A Weekend at the Races
Shifting from the essentially trivial to the profoundly important, after much hemming and hawing, a fair amount of reading around, and continued tracking of the primary trail, I'm officially casting my lot with South Carolina victor Barack Obama for the Democratic nomination for President. I don't think Hillary Clinton is the Machiavellian demoness that she's sometimes (read: often) made out to be, but I have been extremely unimpressed with her rhetoric and her mystifying decision to afford her husband such a prominent (and increasingly aggressive) role in her own campaign. Beyond the distastefulness of their behavior this week, I just don't like the omens of insecurity, recklessness, and swift reflexes toward antagonism that these choices embody. (I'm also talking about that cynical and retroactive "Let's count those Michigan delegates after all" announcement that she made last week.)
What these behaviors say to me is, she's panicked about whether she's going to be elected, and therefore highly provoked... while, for all of Hillary's "Day One" allusions to preparedness and pragmatism, Barack is the one who (to me) speaks, debates, and operates as though he's thinking about holding the office as much as obtaining it. I appreciated that Guardian article that ModFab linked to as yet another index of why neither Hillary nor Barack wins the Flawless Liberal Award, and his voting record should be scrutinized as thoroughly as hers or anybody else's. But as much as I still believe that Hillary is for change and Barack is experienced, and as hard as I'm working to avoid succumbing to mass-media pitches, I trust more in his longer view than in hers, and my old doubts about the Clintons as tacticians and as judges of character have resurfaced. Hearing Frank Rich spell out with galvanizing force and precision what a lot of us have worried about for weeks or months was also a big kickstart in finally getting me to commit.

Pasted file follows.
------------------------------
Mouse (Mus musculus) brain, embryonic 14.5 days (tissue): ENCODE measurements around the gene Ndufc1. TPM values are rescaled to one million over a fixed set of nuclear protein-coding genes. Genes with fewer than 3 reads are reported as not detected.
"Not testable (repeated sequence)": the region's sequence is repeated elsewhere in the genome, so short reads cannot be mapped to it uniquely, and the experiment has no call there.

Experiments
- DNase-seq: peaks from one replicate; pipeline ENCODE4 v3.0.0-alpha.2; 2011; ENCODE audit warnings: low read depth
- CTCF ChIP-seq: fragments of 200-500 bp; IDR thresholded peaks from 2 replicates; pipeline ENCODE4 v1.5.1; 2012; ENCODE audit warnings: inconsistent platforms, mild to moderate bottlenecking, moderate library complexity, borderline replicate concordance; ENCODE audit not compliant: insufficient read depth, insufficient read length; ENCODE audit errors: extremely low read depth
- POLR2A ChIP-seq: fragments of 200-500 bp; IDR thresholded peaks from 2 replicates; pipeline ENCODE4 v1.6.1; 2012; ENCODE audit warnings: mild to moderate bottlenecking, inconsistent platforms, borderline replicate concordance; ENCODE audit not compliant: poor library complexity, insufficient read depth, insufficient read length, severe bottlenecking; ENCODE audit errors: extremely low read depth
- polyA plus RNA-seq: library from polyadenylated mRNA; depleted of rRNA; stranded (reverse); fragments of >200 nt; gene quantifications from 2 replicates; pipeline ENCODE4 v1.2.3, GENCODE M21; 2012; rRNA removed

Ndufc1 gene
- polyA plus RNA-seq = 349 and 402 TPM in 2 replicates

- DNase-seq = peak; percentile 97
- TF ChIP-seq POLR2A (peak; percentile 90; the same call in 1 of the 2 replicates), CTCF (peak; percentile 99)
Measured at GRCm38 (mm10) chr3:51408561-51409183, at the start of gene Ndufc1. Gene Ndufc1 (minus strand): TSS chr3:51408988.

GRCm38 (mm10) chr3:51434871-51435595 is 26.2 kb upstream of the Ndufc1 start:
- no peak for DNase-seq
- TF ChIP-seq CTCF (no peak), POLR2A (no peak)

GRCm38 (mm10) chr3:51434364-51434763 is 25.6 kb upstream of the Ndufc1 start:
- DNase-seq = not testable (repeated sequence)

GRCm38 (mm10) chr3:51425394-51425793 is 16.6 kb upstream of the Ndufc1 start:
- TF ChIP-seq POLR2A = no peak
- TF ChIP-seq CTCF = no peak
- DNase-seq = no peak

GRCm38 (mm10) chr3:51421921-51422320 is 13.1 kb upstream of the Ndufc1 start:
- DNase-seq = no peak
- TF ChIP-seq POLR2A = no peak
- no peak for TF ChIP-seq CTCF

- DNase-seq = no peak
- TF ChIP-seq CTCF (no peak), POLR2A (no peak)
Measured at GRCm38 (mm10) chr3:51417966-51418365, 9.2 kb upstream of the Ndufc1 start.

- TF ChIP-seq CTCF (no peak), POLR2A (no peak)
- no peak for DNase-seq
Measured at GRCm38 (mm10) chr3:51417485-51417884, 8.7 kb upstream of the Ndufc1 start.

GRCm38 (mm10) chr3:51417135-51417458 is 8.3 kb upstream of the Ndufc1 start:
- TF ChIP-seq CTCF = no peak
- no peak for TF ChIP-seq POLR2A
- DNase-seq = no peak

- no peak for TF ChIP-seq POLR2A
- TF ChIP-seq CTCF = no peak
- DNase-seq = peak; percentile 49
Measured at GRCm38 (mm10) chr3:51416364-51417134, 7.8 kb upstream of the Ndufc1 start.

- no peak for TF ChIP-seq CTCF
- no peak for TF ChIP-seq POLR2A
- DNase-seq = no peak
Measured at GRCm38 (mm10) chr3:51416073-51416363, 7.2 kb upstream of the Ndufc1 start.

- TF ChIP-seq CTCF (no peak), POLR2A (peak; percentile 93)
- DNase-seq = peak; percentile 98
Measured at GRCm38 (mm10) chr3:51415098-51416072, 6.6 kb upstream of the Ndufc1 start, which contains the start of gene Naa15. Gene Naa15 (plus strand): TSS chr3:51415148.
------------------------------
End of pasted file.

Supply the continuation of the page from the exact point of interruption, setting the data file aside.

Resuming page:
What I think about John Edwards holding on is still less clear to me. Frankly, I don't understand the protocols of a Democratic Nominating Convention without a pre-given anointee well enough to grasp the mechanics of "leverage" or "king-making" that Edwards might be affording himself if he can actually recruit enough delegates in the remaining primaries to be any kind of a force. But meanwhile, I'm so convinced that, given the choice, Edwards voters would flock to Obama over Clinton that I kind of wish he'd bow out while he can still accomplish something big for the rival he clearly prefers. A thought that considerably exceeds my own credibility or wisdom, but if I'm not going to speak off the cuff here, where am I going to do it?